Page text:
Where the Kindle Scribe appears to trump the Remarkable 2 is file format support. Remarkable’s slate lets you open ePUB and PDF documents, with a workaround for Word documents. Files are converted to PDF for annotating. The Kindle Scribe can handle all of the above, as well Kindle e-books. So you can jot thoughts on any of the countless books in Amazon’s library. You can also add sticky notes directly to Word docs, and from next year you’ll be able to send documents to the Scribe from within Microsoft Word.

The Scribe also wins on storage, offering twice the capacity of the Remarkable 2 even in its smallest guise. Amazon’s E Ink tablet offers unlimited cloud storage for documents as well. This is an option for the Remarkable 2, but only with a Connect subscription. A one-year trial is included, after which you’ll need to pay $2.99/£2.99 per month.

Recent firmware updates have equipped the Remarkable 2 with handwriting to text conversion, plus Google Drive, Dropbox and One Drive support. Neither of those features appear to offered by the Kindle Scribe at launch, giving the Remarkable 2 an edge – even if our our review found third-party cloud services were a little clunky to integrate.

Battery & performance: easy does it

Amazon’s tight-lipped about the hardware inside the Kindle Scribe. There’s no word on what processor runs the show, nor is there a stated capacity for the cell. Instead, it’s promised a battery good for several weeks on a single charge, depending on how much you use it. Scribble for half an hour per day and Amazon reckons you can eke longevity out to 12 weeks. As for performance, if it’s anything like recent non-writeable Kindle devices, we’d expect snappy load times, if not quite the zippiness of a full-fat tablet.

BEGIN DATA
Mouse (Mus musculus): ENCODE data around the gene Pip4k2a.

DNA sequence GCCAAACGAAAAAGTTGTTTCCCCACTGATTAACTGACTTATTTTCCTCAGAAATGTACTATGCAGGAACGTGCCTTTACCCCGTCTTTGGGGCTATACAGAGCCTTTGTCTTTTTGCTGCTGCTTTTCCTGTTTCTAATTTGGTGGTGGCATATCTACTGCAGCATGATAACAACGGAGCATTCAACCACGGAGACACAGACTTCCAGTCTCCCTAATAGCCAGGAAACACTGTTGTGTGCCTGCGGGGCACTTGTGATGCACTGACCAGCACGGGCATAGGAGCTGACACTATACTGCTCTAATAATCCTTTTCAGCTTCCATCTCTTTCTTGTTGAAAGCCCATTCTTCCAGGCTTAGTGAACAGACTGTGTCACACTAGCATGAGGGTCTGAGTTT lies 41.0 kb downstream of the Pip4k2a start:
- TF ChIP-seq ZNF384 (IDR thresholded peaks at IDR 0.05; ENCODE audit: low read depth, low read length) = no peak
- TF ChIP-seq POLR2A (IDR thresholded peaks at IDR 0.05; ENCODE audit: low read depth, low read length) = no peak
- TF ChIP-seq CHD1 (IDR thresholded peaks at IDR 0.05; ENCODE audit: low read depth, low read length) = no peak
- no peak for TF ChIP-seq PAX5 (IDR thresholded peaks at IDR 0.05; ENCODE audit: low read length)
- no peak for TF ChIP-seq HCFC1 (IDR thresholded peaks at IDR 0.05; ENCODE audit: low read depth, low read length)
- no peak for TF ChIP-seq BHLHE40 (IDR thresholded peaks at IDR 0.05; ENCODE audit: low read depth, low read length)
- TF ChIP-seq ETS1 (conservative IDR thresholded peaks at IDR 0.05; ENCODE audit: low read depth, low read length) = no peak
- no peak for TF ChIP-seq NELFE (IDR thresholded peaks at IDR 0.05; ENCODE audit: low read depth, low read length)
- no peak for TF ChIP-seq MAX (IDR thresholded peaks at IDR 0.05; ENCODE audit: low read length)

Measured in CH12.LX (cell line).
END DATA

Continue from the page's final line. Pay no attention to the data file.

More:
Remarkable’s more open about its E Ink tablet specs. It runs a 1.2Ghz dual-core processor with 1GB of RAM, while the battery is a 3000mAh number. Despite the lack of backlight, the Remarkable 2 is rated at three weeks from a full tank. In testing, we found that it lasted for a day of constant note-taking, but not much more.

Amazon Kindle Scribe vs Remarkable 2: initial verdict

On paper, the Remarkable 2 and Amazon Kindle Fire look like two editions of the same device. They share similar slate-like designs and feature E Ink screens which imitate paper. And they support battery-free styli for scrawling and scribbling. But they also take distinctly different approaches when it comes to fulfilling the brief.

The Remarkable 2 is a digital notepad first and foremost, with the option to use it as an e-reader. The Amazon Kindle Scribe follows the opposite road: it’s an e-reader with added jotting skills. That’s reflected in their respective specs and skill sets. The former goes light on smarts, providing effective note-taking tools for clutter-free productivity. The latter takes the feature-packed foundation of previous Kindle devices, including weeks-long battery life and broader format support, and adds the useful option to jot on documents.

Which suits you better will depend on where and why you want to use an E Ink tablet. A final verdict will have to wait until we’ve tested the two devices together. But this early assessment suggests that the Kindle will be a winner for readers in need of a notepad, while the Remarkable 2 remains a top choice getting things done without distraction.